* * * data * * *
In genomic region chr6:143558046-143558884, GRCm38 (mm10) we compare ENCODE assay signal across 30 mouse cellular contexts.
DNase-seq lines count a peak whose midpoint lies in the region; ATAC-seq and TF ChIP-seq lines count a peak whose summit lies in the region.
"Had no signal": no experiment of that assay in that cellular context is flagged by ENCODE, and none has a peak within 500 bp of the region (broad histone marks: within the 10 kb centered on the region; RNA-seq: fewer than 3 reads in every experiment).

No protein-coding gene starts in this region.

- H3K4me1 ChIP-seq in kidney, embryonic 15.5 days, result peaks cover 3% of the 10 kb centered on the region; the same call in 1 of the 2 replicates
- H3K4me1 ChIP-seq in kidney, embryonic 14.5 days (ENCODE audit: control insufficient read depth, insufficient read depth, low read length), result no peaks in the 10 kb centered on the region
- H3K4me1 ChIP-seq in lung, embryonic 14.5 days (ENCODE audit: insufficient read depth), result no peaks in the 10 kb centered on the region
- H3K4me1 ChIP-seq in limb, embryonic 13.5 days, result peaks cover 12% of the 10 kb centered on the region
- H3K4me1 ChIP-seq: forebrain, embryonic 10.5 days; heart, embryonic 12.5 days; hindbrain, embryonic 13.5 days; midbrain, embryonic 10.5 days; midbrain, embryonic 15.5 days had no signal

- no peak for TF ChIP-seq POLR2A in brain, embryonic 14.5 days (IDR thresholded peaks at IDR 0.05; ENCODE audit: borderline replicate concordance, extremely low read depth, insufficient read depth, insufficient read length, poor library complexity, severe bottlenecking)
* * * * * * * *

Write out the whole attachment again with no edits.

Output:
In genomic region chr6:143558046-143558884, GRCm38 (mm10) we compare ENCODE assay signal across 30 mouse cellular contexts.
DNase-seq lines count a peak whose midpoint lies in the region; ATAC-seq and TF ChIP-seq lines count a peak whose summit lies in the region.
"Had no signal": no experiment of that assay in that cellular context is flagged by ENCODE, and none has a peak within 500 bp of the region (broad histone marks: within the 10 kb centered on the region; RNA-seq: fewer than 3 reads in every experiment).

No protein-coding gene starts in this region.

- H3K4me1 ChIP-seq in kidney, embryonic 15.5 days, result peaks cover 3% of the 10 kb centered on the region; the same call in 1 of the 2 replicates
- H3K4me1 ChIP-seq in kidney, embryonic 14.5 days (ENCODE audit: control insufficient read depth, insufficient read depth, low read length), result no peaks in the 10 kb centered on the region
- H3K4me1 ChIP-seq in lung, embryonic 14.5 days (ENCODE audit: insufficient read depth), result no peaks in the 10 kb centered on the region
- H3K4me1 ChIP-seq in limb, embryonic 13.5 days, result peaks cover 12% of the 10 kb centered on the region
- H3K4me1 ChIP-seq: forebrain, embryonic 10.5 days; heart, embryonic 12.5 days; hindbrain, embryonic 13.5 days; midbrain, embryonic 10.5 days; midbrain, embryonic 15.5 days had no signal

- no peak for TF ChIP-seq POLR2A in brain, embryonic 14.5 days (IDR thresholded peaks at IDR 0.05; ENCODE audit: borderline replicate concordance, extremely low read depth, insufficient read depth, insufficient read length, poor library complexity, severe bottlenecking)